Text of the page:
US 7988828 B2
Tissue webs, such as are useful for making bath tissue, can be surface-treated in a pattern with selected papermaking chemicals, such as debonders and strength agents, to selectively improve the directional properties of the resulting tissue product, particularly the cross-machine direction strength properties. The pattern can be applied to the tissue sheet by spraying the selected chemical outwardly through a pattern of open areas in the shell of a rotating hollow roll, where the pattern of open areas corresponds to the desired pattern of chemical deposited on the surface of the tissue web.
1. A method of treating a semi-dry tissue web comprising:
(a) passing the semi-dry tissue web over a rotating hollow roll having a shell with a pattern of openings therein, the roll rotating at a speed about equal to the speed of the web; and
(b) spraying a papermaking chemical from within the hollow roll and outwardly through the openings in the shell, whereby the papermaking chemical is deposited onto the semi-dry tissue web in a pattern.
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In the production of tissue products, such as facial tissue, bath tissue and paper towels, manufacturers continually strive to improve the properties of tissue products to deliver attributes desired by consumers, such as improved softness and strength. While softness is commonly improved by post-treating the dry tissue, strength properties are generally derived from chemicals added to the fibers at the wet end of the tissue making process. Because of the nature of high speed commercial manufacturing, the machine direction and cross-machine direction strength properties of tissue sheets are not equal. Instead, the machine direction strength properties are generally significantly higher than the corresponding cross-machine direction properties, which makes the cross-machine direction properties the limiting factor for user acceptance.
Therefore there is a need for a method of improving tissue sheet properties, particularly the cross-machine direction strength and durability properties.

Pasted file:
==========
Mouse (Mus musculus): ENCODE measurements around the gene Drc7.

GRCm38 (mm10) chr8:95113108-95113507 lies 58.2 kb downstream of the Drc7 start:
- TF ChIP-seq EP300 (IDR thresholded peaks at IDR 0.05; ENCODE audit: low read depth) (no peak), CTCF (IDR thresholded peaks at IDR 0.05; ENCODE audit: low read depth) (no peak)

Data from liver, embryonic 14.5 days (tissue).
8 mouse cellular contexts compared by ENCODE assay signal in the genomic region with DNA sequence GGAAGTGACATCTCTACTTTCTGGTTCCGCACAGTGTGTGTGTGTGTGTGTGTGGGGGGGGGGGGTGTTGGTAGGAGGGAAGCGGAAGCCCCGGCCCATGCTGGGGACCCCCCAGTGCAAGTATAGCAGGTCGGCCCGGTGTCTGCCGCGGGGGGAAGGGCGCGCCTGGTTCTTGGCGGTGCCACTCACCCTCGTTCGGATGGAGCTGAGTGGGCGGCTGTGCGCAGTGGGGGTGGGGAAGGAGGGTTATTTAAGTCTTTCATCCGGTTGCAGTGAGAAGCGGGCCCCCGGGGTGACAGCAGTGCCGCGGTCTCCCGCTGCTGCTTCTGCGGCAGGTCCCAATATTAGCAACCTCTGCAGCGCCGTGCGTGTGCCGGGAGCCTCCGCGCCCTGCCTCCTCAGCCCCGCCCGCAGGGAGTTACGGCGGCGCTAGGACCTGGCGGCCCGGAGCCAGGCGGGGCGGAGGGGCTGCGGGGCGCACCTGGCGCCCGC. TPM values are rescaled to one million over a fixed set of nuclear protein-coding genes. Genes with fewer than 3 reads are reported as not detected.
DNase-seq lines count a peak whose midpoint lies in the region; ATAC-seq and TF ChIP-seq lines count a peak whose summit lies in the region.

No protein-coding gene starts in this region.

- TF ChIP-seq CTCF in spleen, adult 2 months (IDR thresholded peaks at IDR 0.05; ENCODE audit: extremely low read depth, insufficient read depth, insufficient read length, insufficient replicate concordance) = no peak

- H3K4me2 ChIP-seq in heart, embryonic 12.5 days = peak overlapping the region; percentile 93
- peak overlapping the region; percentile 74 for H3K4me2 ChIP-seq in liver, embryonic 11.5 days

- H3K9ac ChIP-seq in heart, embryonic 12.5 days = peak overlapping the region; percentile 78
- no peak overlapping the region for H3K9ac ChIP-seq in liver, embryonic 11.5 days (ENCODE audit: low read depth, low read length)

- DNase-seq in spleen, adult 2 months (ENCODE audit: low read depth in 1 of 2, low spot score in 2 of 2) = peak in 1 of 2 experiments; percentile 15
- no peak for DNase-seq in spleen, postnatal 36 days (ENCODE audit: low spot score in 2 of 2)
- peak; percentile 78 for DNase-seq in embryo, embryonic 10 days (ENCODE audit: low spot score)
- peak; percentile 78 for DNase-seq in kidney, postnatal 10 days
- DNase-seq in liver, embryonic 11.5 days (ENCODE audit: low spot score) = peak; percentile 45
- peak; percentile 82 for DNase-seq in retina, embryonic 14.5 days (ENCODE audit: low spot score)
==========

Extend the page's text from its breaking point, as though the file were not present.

It has now been discovered that papermaking chemicals can be sprayed onto the surface of a tissue sheet in a distinct pattern to selectively modify the properties of the tissue sheet. This method can be particularly advantageous for improving the dry and/or wet cross-machine direction (CD) properties of the sheet.
Hence in one aspect, the invention resides in a method of treating a tissue web, particularly a semi-dry tissue web, comprising: (a) passing the tissue web over a rotating hollow roll having a shell with a pattern of openings therein, the roll rotating at a speed about equal to the speed of the web; and (b) spraying a papermaking chemical from within the hollow roll and outwardly through the openings in the shell, whereby the papermaking chemical is deposited onto the tissue web in a pattern. Depending upon the relative speed difference between the web and the roll surface (the shell), if any, and the gap distance between the roll surface and the tissue web, if any, the resulting pattern of chemical deposits on the tissue web can correspond, or at least substantially correspond, to the pattern of openings in the shell of the roll. However, as the relative speed difference increases and/or the gap distance increases, the deposit pattern on the surface of the web can blurred. This may or may not be a desirable result, depending upon the desired distribution of chemical on the tissue web. In this regard, differences between the roll opening pattern and the pattern of deposits on the tissue web will tend to be more pronounced in the machine direction due to any relative speed differences that will tend to “elongate” and distort the deposits in the machine direction. Nevertheless, such situations still result in a pattern of deposits, as distinguished from a uniform coating or distribution.
In another aspect, the invention resides in a spraying apparatus comprising: (a) a hollow cylinder comprising a shell having an interior surface and an exterior surface, said hollow cylinder being rotatable about its axis and said shell having a pattern of openings therein; (b) a spray header positioned within the hollow cylinder, said spray header having a plurality of spaced-apart openings or nozzles directed at the interior surface of the shell; and (c) a pressurized source of a papermaking chemical in fluid communication with the spray header, such that the papermaking chemical can be sprayed outwardly from the spray header through the openings in the cylindrical shell.
A used herein, a “spray header” is source of multiple spray streams, which conveniently can be a single device with multiple spray orifices or nozzles, or it can be a collection of individual spray devices. The spray header is advantageously elongated and oriented generally parallel to the axis of the roll with the openings or nozzles directed toward the inner surface of the shell at the point where the outer shell surface will be contacting or within the vicinity of the tissue sheet.